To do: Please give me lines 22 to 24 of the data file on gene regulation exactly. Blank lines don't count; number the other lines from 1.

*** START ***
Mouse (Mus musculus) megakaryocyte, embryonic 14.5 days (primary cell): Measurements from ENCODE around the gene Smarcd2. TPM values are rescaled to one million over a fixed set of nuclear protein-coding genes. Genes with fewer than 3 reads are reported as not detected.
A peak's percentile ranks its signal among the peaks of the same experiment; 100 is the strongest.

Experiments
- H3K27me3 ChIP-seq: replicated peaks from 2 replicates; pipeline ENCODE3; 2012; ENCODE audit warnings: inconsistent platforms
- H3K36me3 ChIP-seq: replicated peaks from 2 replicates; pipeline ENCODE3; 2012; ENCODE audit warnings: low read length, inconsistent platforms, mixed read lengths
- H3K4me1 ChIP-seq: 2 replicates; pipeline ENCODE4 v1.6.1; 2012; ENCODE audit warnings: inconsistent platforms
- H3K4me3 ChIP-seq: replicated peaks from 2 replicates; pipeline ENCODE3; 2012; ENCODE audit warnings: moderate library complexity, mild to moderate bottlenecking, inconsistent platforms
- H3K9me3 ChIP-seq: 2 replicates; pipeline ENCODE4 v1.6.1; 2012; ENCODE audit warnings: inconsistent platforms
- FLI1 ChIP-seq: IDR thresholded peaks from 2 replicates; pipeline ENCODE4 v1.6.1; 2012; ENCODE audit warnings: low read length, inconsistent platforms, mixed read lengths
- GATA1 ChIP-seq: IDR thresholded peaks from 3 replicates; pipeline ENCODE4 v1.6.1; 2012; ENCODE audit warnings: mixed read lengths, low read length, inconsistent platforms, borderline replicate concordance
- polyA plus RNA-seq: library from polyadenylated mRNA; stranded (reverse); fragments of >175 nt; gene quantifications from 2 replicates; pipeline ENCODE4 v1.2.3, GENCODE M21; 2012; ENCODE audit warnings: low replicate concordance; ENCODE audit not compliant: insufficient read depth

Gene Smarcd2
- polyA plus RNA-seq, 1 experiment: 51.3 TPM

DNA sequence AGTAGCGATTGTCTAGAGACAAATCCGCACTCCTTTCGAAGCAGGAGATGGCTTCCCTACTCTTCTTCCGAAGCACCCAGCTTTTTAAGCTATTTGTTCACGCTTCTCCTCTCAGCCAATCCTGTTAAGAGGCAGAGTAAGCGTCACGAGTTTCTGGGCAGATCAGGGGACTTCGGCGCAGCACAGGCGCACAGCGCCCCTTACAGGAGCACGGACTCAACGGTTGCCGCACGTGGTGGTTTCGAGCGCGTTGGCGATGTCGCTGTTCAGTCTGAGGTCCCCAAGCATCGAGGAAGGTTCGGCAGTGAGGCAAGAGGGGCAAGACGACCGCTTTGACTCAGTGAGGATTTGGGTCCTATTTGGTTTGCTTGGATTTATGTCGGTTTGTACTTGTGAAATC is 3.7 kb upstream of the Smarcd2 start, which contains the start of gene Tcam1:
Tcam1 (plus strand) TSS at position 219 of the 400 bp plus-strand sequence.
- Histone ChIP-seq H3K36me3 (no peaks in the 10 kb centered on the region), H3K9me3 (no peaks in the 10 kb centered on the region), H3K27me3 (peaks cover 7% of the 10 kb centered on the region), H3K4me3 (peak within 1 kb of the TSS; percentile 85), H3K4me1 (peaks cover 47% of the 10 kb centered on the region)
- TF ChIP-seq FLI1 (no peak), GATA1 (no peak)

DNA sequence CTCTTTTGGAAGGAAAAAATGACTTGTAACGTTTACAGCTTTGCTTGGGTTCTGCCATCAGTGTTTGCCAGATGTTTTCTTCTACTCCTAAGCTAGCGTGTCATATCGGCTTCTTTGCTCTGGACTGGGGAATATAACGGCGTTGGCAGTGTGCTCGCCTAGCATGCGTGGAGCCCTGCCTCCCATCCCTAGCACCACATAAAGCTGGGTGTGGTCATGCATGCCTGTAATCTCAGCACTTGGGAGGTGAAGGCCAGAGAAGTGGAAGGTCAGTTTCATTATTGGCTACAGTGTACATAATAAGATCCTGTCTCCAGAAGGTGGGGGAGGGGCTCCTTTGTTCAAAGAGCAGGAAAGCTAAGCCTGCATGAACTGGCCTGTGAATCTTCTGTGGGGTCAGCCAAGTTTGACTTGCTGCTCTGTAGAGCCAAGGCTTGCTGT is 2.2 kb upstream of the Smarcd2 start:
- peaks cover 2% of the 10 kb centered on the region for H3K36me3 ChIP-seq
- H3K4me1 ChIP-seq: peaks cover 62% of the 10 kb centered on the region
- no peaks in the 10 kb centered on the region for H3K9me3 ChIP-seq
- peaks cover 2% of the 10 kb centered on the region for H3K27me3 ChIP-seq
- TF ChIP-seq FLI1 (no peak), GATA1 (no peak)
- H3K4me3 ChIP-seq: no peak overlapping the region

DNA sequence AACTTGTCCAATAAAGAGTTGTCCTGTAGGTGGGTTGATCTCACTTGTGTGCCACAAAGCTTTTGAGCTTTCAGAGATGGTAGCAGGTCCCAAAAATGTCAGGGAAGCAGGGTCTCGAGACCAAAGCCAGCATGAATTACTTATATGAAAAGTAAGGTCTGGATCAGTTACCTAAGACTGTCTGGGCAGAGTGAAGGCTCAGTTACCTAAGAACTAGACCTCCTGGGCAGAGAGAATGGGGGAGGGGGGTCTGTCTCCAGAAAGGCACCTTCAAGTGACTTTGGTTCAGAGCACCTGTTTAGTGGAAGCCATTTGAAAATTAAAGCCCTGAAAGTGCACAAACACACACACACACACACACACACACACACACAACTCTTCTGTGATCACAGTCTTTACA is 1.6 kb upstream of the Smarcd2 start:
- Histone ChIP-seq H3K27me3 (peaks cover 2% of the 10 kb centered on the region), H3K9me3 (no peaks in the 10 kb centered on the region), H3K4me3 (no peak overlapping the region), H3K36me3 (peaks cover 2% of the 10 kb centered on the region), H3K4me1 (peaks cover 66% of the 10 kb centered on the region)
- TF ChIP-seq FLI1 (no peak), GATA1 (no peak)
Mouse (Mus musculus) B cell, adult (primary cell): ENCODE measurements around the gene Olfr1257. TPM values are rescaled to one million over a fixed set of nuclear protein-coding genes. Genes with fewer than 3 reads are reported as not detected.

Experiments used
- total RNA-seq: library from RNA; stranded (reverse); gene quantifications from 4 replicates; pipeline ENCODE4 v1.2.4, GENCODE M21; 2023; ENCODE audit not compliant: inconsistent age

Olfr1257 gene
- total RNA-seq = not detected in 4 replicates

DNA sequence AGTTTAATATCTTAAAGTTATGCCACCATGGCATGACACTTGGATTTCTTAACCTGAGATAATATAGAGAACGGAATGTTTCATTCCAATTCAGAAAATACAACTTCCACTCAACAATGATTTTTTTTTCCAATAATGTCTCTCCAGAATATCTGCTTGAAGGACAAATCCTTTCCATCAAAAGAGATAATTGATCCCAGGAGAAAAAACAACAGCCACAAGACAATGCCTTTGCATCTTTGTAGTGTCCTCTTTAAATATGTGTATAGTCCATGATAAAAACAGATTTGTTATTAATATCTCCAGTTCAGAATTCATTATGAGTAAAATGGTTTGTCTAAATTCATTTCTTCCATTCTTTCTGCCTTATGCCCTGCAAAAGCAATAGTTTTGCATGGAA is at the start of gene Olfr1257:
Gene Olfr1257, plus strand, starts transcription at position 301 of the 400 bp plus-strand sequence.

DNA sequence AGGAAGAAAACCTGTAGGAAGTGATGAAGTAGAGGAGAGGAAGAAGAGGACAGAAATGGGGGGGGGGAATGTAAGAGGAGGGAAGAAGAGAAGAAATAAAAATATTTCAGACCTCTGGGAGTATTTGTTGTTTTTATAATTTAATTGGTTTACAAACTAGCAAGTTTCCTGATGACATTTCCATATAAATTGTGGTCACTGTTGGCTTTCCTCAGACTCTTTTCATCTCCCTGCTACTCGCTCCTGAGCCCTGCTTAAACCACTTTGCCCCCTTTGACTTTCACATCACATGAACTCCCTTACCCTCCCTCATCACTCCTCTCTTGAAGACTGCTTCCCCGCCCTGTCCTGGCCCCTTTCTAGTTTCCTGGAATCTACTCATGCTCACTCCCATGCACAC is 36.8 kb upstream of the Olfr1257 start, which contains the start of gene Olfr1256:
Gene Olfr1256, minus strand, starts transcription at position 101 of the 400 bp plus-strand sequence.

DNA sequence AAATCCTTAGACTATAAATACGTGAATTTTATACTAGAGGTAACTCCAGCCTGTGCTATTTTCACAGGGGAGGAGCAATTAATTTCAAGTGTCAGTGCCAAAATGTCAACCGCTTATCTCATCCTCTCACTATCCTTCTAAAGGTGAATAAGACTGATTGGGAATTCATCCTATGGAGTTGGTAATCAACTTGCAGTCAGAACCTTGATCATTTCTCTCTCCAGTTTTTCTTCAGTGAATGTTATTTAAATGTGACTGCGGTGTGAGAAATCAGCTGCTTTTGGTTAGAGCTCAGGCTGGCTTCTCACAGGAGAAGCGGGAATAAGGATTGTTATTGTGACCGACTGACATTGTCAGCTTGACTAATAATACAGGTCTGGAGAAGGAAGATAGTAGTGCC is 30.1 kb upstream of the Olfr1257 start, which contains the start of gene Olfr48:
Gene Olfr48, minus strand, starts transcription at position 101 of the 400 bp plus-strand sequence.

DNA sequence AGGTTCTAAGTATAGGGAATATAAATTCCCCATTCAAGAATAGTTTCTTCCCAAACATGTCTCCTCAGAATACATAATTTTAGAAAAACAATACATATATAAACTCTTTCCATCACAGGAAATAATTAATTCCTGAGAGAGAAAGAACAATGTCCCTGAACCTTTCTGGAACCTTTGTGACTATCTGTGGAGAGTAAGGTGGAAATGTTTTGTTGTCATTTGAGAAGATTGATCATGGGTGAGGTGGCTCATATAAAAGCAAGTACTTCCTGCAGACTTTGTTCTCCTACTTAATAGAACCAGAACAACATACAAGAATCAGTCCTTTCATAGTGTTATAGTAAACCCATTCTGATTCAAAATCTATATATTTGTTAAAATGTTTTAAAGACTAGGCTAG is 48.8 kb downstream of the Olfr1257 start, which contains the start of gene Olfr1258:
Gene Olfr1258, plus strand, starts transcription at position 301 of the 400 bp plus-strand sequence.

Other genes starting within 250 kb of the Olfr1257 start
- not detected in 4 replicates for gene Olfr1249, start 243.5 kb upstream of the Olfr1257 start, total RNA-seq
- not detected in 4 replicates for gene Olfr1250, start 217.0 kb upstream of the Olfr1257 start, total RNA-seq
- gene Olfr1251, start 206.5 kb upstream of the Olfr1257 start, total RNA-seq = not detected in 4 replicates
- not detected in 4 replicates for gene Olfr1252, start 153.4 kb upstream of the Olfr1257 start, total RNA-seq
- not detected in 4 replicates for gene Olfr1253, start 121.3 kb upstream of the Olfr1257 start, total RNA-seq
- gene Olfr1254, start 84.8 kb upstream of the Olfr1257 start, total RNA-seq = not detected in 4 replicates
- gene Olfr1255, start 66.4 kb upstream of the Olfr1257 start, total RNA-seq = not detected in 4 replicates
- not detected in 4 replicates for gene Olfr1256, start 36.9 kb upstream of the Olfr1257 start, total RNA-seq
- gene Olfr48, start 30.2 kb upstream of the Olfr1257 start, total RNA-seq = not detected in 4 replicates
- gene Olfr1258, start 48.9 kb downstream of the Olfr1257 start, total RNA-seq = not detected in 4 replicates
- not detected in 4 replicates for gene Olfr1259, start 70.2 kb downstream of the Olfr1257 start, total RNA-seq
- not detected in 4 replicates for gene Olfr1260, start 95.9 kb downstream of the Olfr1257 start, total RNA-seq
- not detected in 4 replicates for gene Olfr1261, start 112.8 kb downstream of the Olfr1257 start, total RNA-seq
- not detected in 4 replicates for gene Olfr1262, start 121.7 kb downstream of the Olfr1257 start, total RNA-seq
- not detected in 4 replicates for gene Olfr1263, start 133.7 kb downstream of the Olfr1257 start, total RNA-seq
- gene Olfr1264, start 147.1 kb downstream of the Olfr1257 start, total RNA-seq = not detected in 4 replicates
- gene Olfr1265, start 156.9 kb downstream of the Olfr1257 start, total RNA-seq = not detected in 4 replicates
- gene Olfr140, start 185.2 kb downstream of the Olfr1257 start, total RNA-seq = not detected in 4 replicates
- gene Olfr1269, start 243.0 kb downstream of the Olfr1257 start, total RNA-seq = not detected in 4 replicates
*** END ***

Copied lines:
- peaks cover 2% of the 10 kb centered on the region for H3K27me3 ChIP-seq
- TF ChIP-seq FLI1 (no peak), GATA1 (no peak)
- H3K4me3 ChIP-seq: no peak overlapping the region